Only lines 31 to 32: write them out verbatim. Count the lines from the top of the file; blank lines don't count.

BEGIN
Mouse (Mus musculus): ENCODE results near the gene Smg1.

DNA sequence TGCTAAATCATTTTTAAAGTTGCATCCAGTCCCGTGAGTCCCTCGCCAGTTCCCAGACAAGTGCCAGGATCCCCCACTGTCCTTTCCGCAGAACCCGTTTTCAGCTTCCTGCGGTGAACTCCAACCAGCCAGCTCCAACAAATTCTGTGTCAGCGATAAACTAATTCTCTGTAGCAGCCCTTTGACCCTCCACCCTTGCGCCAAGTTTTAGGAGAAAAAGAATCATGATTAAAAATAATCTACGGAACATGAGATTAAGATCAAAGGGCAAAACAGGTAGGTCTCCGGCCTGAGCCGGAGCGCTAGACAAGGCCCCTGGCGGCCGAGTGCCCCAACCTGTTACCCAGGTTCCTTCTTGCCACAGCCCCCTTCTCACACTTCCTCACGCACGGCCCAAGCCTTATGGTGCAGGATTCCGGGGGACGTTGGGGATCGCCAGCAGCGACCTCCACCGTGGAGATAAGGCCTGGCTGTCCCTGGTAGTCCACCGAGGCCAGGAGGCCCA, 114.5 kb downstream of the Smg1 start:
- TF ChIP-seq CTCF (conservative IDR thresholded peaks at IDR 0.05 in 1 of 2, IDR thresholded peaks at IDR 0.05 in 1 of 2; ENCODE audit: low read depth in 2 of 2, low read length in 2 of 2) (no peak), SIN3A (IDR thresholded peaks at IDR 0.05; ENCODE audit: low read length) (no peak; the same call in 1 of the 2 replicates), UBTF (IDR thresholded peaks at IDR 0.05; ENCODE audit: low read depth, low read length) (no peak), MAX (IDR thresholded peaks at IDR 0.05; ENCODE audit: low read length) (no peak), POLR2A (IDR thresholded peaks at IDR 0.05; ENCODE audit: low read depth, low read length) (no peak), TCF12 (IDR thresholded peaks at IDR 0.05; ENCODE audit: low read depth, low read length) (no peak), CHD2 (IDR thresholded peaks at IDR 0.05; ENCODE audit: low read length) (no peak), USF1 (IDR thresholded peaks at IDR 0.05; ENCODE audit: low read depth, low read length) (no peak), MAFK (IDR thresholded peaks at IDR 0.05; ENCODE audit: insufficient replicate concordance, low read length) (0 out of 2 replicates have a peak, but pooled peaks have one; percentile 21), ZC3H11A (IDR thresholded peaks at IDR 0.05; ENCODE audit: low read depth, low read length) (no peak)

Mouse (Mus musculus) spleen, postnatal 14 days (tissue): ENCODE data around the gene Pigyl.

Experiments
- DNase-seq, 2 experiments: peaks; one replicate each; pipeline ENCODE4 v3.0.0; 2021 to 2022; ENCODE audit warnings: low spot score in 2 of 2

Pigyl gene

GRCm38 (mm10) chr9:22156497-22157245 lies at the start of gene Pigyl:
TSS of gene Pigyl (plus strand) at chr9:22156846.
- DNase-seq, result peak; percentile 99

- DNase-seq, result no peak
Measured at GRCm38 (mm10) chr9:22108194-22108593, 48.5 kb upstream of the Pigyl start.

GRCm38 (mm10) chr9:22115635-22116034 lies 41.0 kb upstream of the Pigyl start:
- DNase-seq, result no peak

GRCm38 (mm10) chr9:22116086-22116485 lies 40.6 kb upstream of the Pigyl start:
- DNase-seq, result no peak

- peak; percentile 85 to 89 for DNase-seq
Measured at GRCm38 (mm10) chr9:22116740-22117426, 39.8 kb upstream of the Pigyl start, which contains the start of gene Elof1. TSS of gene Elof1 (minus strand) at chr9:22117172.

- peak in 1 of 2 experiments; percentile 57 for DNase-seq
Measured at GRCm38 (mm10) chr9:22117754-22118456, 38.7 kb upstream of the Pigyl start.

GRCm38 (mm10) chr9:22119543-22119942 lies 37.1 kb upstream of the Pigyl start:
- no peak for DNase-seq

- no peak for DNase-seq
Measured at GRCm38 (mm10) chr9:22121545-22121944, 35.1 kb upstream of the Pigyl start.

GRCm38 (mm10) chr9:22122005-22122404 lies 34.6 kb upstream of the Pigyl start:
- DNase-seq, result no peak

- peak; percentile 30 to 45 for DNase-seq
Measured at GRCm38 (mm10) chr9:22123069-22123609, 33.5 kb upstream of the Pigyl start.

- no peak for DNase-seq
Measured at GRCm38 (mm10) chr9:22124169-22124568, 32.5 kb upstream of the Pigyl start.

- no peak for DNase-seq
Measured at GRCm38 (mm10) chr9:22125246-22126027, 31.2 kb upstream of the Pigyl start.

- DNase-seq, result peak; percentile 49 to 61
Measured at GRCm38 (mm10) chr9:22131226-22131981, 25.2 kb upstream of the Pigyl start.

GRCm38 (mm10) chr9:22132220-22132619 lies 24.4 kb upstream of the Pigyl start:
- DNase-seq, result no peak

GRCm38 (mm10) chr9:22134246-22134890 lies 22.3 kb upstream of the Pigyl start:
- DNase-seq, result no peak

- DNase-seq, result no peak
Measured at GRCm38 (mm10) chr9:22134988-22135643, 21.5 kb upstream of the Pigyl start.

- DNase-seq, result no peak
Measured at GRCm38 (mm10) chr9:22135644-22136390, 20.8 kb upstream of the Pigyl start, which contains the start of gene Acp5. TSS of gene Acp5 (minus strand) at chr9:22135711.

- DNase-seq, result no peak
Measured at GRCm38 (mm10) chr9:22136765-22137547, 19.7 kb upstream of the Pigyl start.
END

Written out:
- no peak for DNase-seq
Measured at GRCm38 (mm10) chr9:22125246-22126027, 31.2 kb upstream of the Pigyl start.